But through several revisions and branches of the rule, the clause allowing competition during military service was lost and not carried over into the current bylaws.

"We believe it just got kind of edited out without any real reason that we could find," Massaro said. "That's what we basically presented to (the NCAA). I think they're taking a look at that."

Daryl Simpson, MTSU's assistant athletic director/compliance, said he doesn't believe the NCAA ever intended to penalize military service members.

"All this is strictly because of how the bylaw is worded," he said. "In my opinion, there is no intent of anyone to not allow protection to our U.S. service members."

Middle Tennessee won a partial appeal to the NCAA last week recouping two years of eligibility for Rhodes with his recreational league spanning two academic years. But Rhodes still is appealing to play this season practicing both at tight end and defensive end.

The Blue Raiders open the season Aug. 29 by hosting Western Carolina.

___

Information from: The Daily News Journal, http://www.dnj.com

Copyright 2013 The Associated Press. All rights reserved. This material may not be published, broadcast, rewritten or redistributed.

  • Local NewsLocal NewsMore>>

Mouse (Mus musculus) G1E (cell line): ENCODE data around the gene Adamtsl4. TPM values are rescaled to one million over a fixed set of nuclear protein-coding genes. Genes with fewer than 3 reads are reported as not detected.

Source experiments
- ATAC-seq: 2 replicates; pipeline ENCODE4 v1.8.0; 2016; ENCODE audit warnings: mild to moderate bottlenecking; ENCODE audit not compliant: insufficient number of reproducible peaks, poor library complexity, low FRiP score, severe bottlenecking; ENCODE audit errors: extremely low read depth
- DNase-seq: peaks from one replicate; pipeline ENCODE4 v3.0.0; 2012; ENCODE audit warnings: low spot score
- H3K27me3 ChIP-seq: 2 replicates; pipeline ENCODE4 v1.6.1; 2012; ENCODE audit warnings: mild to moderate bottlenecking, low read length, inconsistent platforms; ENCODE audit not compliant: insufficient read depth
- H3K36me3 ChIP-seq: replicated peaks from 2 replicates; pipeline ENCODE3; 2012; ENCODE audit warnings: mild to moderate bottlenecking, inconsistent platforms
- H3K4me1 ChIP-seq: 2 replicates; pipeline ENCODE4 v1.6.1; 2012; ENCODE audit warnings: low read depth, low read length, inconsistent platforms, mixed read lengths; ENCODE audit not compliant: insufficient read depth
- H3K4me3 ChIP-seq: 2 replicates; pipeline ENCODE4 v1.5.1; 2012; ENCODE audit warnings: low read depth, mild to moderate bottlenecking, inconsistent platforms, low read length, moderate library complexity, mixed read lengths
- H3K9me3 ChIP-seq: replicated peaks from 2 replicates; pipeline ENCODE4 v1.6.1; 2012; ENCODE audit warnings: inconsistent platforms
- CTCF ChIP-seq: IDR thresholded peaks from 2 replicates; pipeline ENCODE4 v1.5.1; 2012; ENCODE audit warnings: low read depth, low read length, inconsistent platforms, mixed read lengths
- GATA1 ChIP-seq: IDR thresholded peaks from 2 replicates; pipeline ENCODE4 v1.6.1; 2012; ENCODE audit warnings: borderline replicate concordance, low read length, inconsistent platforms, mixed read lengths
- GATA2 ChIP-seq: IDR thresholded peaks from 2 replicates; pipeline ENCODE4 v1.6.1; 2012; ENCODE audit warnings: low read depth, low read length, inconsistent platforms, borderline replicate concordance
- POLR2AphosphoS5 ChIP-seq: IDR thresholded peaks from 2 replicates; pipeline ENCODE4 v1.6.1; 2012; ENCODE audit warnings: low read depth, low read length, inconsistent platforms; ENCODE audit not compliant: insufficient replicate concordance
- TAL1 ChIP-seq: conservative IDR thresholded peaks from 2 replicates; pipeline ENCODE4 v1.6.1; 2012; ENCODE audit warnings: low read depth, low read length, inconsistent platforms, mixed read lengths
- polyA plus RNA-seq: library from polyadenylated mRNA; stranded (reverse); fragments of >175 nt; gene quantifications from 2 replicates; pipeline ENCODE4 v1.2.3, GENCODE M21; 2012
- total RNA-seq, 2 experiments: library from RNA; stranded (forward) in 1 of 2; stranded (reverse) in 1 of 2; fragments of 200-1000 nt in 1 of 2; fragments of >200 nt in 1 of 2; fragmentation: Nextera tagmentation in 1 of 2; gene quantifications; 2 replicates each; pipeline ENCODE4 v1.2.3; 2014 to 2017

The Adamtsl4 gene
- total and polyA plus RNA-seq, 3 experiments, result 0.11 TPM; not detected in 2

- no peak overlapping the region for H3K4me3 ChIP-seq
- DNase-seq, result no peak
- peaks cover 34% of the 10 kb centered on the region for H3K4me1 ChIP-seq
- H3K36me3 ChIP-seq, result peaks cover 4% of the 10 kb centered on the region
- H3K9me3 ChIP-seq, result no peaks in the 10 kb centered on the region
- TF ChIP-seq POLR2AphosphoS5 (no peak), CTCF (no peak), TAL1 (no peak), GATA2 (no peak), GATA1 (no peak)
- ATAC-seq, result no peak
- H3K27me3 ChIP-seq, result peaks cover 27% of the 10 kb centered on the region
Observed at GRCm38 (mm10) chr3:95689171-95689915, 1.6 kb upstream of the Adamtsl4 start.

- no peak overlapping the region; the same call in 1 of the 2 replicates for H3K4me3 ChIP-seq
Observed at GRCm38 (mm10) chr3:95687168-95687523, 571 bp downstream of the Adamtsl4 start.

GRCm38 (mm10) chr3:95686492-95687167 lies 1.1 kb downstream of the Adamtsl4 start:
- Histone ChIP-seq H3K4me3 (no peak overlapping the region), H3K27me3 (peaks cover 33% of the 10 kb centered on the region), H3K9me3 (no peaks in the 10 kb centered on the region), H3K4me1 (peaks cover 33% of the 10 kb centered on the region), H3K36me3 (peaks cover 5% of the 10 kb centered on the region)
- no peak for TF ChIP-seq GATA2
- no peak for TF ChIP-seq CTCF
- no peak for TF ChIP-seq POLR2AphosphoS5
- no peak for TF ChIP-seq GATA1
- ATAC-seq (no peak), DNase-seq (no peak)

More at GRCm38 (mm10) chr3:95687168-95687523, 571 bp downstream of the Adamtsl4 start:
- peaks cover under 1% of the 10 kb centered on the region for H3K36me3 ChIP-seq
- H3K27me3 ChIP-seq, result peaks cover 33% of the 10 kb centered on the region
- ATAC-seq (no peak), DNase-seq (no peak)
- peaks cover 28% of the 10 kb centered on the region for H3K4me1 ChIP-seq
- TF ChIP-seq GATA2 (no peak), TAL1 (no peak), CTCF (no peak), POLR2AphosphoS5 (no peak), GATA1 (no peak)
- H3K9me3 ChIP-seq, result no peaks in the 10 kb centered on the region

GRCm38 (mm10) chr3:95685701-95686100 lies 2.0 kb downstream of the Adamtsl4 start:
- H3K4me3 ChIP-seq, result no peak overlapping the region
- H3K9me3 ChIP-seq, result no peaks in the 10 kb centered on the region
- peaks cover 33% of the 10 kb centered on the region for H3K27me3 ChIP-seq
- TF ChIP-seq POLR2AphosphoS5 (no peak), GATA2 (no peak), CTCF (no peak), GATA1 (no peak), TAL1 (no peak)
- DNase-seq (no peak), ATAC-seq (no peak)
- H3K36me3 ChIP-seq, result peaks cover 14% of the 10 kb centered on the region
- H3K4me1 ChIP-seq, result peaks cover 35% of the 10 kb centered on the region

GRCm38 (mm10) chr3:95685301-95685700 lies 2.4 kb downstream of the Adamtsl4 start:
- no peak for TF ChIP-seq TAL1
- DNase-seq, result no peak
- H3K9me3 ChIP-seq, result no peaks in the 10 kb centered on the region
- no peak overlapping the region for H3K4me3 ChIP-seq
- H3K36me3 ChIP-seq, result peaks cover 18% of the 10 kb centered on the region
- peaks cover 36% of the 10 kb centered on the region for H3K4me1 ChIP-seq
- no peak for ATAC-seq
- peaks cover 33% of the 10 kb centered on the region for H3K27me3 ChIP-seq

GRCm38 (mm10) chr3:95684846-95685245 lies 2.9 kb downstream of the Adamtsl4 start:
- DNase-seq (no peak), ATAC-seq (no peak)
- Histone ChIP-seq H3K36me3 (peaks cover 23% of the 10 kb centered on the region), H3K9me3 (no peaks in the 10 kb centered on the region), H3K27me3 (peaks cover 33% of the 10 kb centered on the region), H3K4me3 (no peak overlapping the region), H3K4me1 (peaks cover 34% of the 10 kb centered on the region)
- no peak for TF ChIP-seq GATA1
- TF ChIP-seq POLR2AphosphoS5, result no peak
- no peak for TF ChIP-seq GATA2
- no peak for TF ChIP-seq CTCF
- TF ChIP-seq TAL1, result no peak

• Subway bedbug infestations on the rise

    Subway bedbug infestations on the rise

    Monday, September 1 2014 6:48 PM EDT2014-09-01 22:48:09 GMT
    It appears the subway bedbug problem we've been reporting is getting worse. Commuters already have to contend with sweltering platforms, scurrying rats and packed train cars, and now there's another transit woe: fear of bedbugs.
    It appears the subway bedbug problem we've been reporting is getting worse. Commuters already have to contend with sweltering platforms, scurrying rats and packed train cars, and now there's another transit woe: fear of bedbugs.
  • Hope's Land of Candy

    Hope's Land of Candy

    Monday, September 1 2014 6:26 PM EDT2014-09-01 22:26:26 GMT
    Step through the doors of Hope's Land of Candy in Island Park, Long Island and you''ll be taking a trip back in time. There's no WIFI but they do have a player piano, Victrola, and then there the candy, lot and lots of it.
    Step through the doors of Hope's Land of Candy in Island Park, Long Island and you''ll be taking a trip back in time. There's no WIFI but they do have a player piano, Victrola, and then there the candy, lot and lots of it.
  • West Indian Day Parade steps off amid shootings

    West Indian Day Parade steps off amid shootings

    Monday, September 1 2014 6:05 PM EDT2014-09-01 22:05:47 GMT
    The West Indian Day Parade is supposed to be a time of fun and excitement in celebration of Caribbean culture. However, several shootings near the parade has turned it into a day of tragedy for some.
    The West Indian Day Parade is supposed to be a time of fun and excitement in celebration of Caribbean culture. However, several shootings near the parade has turned it into a day of tragedy for some.
Powered by WorldNow
Didn't find what you were looking for?
All content © Copyright 2000 - 2014 Fox Television Stations, Inc. and Worldnow. All Rights Reserved.
Privacy Policy | New Terms of Service What's new | Ad Choices